Tabitha Sheridan-McGinnity

Trainee Solicitor

Corporate Law


New guidance on franchisor's kickbacks

Tabitha Sheridan-McGinnity

The British Franchising Association (bfa) periodically publish technical bulletins which provide advice and guidance on best practice in franchising. Whilst the bulletins do not constitute compulsory guidelines for non-members, it is important to ensure that you are aware of the current position, as they provide a helpful framework to all involved in franchising to ensure that franchises are operated as fairly as possible.

The latest bulletin deals with the topic of ‘kickbacks’ also known as supplier incentives, or ‘backhanders’, and specifically, disclosure of ‘kickbacks’. The bulletin gives two examples of how a ‘kickback’ can arise; however in short, a ‘kickback’ may arise in any situation where a franchisor receives a financial gain due to the franchisee having used a particular supplier or service provider. This leads to the issue of whether a franchisor can be considered to provide impartial guidance, and ensure that the franchisee receives a fair deal, if the franchisor will receive some form of incentive to recommend a particular individual.

Recommending a specific supplier allows the franchisor to ensure consistency and uniformity across its full network, and receiving a financial inventive in the process is clearly attractive to some franchisors. However, it is important that franchisors are open and transparent with franchisees about any such arrangements which may be in place, so that they can make a fully informed decision.

The bfa’s bulletin refers to their guide to best practice, ‘The Guide to the Code of Ethics’, which states:

“As a general rule no franchisor should have secret sources of income from the operation of the system by franchisee, e.g. hidden commission or kickbacks. These are in essence payments by franchisees, since they do not result in the passing on to franchisees of the cost benefits of membership of the bulk purchasing power of the network and can indeed increase the costs to the franchisees.”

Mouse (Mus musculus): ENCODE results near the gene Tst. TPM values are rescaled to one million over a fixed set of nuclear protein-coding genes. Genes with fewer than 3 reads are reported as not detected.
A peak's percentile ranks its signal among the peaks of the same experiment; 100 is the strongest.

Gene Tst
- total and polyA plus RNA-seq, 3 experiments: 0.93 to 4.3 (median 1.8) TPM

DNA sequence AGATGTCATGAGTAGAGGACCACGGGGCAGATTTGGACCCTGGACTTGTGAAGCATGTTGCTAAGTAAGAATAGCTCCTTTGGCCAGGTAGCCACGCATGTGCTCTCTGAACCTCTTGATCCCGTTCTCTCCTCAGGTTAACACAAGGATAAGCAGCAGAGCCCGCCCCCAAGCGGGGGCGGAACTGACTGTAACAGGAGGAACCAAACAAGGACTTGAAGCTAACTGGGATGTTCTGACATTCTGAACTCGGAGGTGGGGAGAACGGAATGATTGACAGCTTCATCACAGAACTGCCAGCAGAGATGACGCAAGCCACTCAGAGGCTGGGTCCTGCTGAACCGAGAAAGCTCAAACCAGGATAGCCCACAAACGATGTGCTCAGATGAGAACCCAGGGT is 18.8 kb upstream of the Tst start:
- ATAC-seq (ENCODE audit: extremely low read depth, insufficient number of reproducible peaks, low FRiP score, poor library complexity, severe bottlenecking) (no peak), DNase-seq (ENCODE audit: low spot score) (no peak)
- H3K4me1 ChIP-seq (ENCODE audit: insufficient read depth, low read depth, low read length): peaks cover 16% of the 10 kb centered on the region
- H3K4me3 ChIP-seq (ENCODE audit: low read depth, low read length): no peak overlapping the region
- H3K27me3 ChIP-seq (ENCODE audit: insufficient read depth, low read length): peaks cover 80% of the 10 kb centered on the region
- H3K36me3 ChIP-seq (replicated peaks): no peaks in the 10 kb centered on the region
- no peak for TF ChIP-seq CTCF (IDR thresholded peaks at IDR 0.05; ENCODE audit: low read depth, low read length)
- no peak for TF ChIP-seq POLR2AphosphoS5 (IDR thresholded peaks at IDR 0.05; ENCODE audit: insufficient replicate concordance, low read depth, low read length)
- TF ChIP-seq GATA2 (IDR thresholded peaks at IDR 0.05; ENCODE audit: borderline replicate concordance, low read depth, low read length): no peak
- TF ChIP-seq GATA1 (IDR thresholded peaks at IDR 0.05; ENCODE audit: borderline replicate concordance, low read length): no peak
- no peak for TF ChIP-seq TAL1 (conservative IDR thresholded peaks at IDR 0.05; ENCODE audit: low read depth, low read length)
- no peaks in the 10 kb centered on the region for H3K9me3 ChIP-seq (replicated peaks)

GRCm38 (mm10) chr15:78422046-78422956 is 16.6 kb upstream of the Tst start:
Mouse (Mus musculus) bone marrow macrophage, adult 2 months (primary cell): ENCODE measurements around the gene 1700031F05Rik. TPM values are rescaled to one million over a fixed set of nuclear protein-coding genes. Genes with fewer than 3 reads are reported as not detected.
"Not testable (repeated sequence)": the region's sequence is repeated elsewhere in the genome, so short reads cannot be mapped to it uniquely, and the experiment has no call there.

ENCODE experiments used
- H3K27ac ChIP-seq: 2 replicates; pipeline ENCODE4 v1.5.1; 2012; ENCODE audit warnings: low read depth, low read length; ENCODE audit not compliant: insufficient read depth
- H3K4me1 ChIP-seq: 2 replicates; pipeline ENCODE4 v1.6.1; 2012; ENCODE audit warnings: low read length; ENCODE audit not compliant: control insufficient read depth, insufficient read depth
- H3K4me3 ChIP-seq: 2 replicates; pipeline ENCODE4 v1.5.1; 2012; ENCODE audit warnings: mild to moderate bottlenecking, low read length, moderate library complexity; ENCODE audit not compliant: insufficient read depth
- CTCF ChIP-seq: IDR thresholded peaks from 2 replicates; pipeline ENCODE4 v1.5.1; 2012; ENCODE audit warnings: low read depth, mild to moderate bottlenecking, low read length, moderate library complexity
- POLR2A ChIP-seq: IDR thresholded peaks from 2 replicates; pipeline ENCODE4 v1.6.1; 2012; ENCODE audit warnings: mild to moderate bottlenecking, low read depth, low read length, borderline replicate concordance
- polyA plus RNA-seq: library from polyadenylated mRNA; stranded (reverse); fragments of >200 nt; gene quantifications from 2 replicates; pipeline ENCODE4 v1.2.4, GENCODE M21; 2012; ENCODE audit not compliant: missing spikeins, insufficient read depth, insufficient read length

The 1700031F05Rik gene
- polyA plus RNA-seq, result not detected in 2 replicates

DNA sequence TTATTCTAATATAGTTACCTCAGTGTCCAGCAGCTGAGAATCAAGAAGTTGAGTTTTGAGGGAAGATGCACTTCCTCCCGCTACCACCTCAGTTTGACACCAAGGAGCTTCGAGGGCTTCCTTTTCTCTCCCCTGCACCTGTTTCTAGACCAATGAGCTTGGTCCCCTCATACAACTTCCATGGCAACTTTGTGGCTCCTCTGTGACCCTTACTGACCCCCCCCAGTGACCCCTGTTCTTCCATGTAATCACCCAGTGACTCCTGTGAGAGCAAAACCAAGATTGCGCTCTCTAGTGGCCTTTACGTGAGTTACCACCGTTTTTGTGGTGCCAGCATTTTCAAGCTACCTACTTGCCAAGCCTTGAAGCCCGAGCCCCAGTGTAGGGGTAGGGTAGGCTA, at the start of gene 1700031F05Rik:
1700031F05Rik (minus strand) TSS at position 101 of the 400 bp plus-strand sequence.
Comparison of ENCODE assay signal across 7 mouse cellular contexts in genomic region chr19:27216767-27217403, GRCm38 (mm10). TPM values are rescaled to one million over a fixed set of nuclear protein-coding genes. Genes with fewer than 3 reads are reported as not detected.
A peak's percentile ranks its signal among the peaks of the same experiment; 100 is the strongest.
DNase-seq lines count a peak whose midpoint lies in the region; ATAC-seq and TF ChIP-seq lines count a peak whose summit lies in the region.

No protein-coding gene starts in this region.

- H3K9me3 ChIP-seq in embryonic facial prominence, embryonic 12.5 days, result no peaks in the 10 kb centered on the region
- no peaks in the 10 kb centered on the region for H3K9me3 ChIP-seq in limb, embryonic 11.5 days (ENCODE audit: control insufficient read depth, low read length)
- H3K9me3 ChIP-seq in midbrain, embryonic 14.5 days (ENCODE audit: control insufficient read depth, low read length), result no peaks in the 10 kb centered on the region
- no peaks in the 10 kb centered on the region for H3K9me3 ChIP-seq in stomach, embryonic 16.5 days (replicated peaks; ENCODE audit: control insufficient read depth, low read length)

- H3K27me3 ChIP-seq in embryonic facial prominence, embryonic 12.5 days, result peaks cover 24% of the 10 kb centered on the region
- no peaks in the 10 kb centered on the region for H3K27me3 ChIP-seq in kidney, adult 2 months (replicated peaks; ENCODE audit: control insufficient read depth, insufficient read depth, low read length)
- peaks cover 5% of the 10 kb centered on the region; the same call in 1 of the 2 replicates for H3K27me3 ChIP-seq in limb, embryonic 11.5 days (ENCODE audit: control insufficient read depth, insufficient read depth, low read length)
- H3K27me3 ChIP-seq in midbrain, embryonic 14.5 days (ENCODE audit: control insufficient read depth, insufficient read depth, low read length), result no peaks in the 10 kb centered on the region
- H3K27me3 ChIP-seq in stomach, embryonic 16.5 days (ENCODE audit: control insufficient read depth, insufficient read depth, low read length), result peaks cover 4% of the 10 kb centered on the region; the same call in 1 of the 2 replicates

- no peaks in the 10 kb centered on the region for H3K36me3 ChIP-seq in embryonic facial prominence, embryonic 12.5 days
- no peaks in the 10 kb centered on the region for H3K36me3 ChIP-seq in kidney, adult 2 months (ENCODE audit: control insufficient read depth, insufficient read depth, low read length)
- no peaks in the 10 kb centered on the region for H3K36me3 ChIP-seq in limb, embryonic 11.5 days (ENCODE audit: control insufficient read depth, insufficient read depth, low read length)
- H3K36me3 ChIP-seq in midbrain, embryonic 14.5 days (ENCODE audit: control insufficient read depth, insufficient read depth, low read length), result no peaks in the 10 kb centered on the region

In the bulletin, the bfa have further clarified their position, stating:

“Whilst the bfa does not like the general principle of kickbacks, its objection is restricted to the question of transparency and disclosure.”

The key takeaways from this bulletin are the importance of transparency and disclosure. It is good practice, in the interests of fair trading, to ensure that a franchisee is fully informed, and can make an independent decision on this basis. The ending paragraph of the bulletin summarises this:

In the end it comes down to transparency and disclosure. It is the nondisclosure of such kickbacks that the bfa considers to be a breach of franchising ethics, rather than the actual kickbacks themselves. The bfa expects its members to declare the existence of any kickbacks together with a clear indication of the level of such kickback to ensure fair dealing.”

 As mentioned above, this bulletin is simply advisory for those who are not members of the bfa. It does, however, provide useful guidance on the matter, and is certainly something that franchisor’s should be mindful of.

If you would like advice on your individual franchise, please contact our specialist franchising team who will be happy to assist you further.

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